Good, old common sense. You've heard the term-maybe you've even used it. But-at least as far as how we treat business-there doesn't seem to be a lot of it going around these days.
Let me give you some examples. In Morton, RMH Foods (Rocke's Meating Haus) was recently forced to alter their retail store and deli, compliments of a new federal law. That law forbade them from operating their meat processing operation in conjunction with the store and deli. So, instead of spending considerable dollars to relocate part of their company elsewhere, they chose to spin off the retail side-deli and fresh meat sales-of their business. I suspect those who enacted the law had some good reasons for doing it-but it's been lost on RMH, and frankly on us.
Another example-DaimlerChrysler was recently slapped with a $60 million judgement by a Pennsylvania state court for minor injuries suffered by a Philadelphia woman when her car's airbag inflated. The car was in an accident. DaimlerChrysler's airbag-required by the federal government-did its job, preventing her from being injured. But it gave her minor burns in the process. Now the automaker has to pay not only her, but everyone who owns a Chrysler bought between 1988 and 1990. (To add to the irony, automakers pleaded with the federal government to allow them to warn motorists of possible dangers with the auto airbags more than 10 years ago, but the government thought that would be too "alarmist." Those same government agencies are singing a different tune now.)
In this month's interview, farm management official Dale Clary wonders about the clash between the desire of some of us to live in the country (which we clearly define as a peaceful environment populated by small family farms) and the proliferation of large farming operations (which don't usually produce "peaceful" environment.) He says we've essentially brought on the larger operations ourselves-by demanding greater uniformity in our meat products. Yet we still want farmland like our parents knew. We can't have it both ways.
At a meeting with community leaders a month or so ago, Illinois Senator Dick Durbin admitted that, if his fellow legislators all had to file their own taxes, a change in the tax code would be first on their agenda. Which points to another major problem for any business-the nightmare of tax codes and tax forms written by bureaucrats. Yet change, if it comes at all, will be very slow.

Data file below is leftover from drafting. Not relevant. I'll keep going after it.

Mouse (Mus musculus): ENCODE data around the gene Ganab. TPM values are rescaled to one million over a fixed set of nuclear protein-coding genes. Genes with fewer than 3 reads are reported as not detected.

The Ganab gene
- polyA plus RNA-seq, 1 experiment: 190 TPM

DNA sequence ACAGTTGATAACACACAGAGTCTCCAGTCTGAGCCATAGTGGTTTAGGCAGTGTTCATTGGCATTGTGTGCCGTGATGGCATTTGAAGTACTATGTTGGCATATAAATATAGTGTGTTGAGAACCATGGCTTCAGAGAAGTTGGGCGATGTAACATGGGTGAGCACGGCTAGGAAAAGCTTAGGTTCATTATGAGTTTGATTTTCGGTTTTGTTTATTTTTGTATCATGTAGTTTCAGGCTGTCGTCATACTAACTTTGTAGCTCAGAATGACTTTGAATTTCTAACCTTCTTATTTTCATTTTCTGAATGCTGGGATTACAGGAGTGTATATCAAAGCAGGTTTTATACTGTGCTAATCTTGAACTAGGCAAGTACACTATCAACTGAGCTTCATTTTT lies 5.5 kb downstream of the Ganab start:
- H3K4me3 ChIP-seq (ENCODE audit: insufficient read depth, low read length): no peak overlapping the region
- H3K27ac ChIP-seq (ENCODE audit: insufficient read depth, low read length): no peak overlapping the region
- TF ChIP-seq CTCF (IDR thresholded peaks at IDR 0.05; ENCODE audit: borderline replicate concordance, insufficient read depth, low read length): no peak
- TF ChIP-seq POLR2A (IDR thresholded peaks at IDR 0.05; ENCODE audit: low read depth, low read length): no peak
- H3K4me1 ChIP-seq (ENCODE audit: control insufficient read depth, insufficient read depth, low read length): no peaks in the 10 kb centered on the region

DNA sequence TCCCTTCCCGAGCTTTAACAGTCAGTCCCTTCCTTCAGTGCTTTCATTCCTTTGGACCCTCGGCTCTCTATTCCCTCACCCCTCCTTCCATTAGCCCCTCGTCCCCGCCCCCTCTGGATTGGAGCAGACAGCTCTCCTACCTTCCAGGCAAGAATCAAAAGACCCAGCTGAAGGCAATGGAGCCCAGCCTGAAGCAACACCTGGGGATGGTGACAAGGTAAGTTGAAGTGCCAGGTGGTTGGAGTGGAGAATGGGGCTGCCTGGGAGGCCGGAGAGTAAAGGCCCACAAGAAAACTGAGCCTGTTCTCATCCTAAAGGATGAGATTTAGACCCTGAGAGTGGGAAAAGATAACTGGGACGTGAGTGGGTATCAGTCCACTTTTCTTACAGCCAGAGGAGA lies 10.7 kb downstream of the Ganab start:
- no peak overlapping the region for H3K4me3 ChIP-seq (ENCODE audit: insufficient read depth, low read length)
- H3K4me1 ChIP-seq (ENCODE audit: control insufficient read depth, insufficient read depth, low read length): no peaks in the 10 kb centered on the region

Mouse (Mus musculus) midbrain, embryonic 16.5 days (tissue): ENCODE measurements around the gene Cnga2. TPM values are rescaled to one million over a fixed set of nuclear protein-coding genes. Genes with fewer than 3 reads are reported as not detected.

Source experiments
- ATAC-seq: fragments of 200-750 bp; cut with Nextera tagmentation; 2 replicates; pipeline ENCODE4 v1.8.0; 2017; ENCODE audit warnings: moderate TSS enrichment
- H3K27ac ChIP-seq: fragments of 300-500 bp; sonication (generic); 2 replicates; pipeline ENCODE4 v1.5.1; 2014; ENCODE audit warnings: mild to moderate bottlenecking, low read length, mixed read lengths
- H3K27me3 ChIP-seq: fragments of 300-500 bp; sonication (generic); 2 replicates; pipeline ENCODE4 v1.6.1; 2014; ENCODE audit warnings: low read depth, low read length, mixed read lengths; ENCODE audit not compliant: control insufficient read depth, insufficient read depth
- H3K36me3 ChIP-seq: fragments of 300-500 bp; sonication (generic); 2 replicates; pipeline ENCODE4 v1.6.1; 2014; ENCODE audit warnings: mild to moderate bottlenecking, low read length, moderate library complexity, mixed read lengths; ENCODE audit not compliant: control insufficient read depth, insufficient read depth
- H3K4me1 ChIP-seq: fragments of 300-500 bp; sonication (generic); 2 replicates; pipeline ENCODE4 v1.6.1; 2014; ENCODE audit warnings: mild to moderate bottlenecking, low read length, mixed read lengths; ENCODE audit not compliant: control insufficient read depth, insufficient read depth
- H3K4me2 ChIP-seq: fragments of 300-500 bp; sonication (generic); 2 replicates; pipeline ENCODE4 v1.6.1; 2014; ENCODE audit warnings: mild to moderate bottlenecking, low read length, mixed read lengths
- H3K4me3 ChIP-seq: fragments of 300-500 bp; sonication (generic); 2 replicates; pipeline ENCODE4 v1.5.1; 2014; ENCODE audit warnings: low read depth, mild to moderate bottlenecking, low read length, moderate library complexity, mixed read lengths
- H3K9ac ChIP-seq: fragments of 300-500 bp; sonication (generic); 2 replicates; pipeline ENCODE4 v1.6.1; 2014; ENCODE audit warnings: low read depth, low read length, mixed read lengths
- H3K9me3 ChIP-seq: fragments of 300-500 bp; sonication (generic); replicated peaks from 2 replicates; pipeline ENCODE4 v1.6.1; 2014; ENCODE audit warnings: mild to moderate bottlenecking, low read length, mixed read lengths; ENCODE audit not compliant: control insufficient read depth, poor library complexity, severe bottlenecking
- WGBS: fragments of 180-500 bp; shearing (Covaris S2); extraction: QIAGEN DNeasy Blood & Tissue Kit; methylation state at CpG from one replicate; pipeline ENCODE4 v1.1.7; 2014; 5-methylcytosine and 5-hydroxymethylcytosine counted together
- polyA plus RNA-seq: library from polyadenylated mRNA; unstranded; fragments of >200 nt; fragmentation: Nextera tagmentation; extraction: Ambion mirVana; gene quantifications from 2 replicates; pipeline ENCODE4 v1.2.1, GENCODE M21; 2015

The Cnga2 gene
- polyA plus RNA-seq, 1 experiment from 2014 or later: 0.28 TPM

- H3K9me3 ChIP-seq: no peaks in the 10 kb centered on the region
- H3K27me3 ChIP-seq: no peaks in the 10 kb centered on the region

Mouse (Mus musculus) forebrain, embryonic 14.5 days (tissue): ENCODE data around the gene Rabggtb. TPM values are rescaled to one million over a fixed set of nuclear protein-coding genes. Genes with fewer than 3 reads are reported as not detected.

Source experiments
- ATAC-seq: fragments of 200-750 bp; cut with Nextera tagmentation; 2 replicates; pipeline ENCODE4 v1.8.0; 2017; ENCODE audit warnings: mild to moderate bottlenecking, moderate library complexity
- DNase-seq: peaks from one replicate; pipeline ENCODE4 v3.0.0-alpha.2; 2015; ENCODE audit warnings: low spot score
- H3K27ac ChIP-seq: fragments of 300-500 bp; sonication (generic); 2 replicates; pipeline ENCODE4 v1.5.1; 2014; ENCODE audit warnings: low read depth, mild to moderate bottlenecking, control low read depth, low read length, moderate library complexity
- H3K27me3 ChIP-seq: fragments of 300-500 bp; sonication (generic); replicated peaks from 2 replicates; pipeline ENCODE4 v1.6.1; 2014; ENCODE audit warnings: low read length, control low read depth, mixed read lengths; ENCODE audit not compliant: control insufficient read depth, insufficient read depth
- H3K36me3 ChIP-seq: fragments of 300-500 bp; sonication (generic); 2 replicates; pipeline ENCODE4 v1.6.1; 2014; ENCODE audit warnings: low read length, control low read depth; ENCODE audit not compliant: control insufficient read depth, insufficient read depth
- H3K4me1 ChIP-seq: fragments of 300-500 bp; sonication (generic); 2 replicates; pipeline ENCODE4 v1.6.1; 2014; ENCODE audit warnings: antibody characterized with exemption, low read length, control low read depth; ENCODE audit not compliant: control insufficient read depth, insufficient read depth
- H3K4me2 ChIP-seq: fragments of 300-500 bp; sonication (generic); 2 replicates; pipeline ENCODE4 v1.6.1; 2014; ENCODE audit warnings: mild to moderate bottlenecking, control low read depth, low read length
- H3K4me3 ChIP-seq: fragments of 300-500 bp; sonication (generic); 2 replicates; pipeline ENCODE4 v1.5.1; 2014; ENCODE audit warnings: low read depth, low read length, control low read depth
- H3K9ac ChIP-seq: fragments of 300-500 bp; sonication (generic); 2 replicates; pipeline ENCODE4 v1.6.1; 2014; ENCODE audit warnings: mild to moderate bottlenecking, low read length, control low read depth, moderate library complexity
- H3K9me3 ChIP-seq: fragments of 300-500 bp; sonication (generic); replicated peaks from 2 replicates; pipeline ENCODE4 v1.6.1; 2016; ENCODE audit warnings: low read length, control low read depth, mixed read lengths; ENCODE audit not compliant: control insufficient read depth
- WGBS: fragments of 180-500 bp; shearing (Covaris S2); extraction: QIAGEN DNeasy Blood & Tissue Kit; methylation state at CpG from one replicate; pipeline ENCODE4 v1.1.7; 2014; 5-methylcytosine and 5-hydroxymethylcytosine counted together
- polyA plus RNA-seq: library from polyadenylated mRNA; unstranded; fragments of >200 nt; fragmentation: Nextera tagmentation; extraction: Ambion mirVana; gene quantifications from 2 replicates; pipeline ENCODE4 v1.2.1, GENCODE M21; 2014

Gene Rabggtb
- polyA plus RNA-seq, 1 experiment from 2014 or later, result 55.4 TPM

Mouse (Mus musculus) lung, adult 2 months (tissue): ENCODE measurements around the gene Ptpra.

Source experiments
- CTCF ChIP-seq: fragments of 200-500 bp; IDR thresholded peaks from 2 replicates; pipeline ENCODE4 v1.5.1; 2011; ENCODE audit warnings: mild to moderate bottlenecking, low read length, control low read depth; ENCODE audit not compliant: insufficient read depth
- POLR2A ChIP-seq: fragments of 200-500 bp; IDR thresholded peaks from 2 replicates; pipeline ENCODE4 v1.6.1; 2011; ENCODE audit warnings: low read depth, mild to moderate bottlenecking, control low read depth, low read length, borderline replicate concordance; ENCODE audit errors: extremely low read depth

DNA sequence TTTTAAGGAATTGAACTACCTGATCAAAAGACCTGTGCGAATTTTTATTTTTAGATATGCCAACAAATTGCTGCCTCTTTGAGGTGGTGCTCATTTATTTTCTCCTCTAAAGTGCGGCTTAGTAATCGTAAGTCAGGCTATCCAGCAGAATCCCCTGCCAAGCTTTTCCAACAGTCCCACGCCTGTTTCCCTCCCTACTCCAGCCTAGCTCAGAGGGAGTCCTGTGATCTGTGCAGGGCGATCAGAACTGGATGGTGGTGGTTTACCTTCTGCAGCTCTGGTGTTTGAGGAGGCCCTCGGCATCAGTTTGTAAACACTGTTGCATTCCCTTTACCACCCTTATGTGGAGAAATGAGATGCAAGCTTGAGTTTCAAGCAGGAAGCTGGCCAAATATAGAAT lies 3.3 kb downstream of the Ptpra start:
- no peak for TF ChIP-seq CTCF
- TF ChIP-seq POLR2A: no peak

Government officials-at all levels-often think the answers to our problems lie in the addition of government programs. But there's considerable evidence to the contrary. Government solutions often don't work. Private solutions often do. In fact, the momentum to switch from public to private programs appears to be building. It can't happen fast enough.
Oh, to be sure, there are plenty of existing factions who might lose turf or money or both if privatization succeeds. And some of their complaints are legitimate (for example, teachers in District 150 are concerned that they won't be compensated for additional workloads that might come from privatizing several Peoria schools). But most lawmakers and government workers live a protected existence that would be threatened if a public operation were made private. And because some of them are often organized and as a result, their voices louder, change will be slow here, too.
Almost seven years ago, we wrote in this same space that "government programs tend to kill the flexibility and creativity which could be provided by private enterprise, while taking away the incentive to find the best and most cost-effective solutions." We haven't changed our minds. Unfortunately, there's still a proliferation of evidence to support that conclusion.
Btu the growing trend toward privatization of public programs is a good, healthy sign. Businessmen and women-motivated by profit-can make good things happen. Government can and should be ready to protect us from the zealots who, in their efforts to inflate the bottom line, would harm consumers. If government runs the show, then political factions and highly specialized interest groups develop and bureaucracy thrives (sort of like we have it now).
In our world-where private business thrives and government protects-common sense would be both alive and well. IBI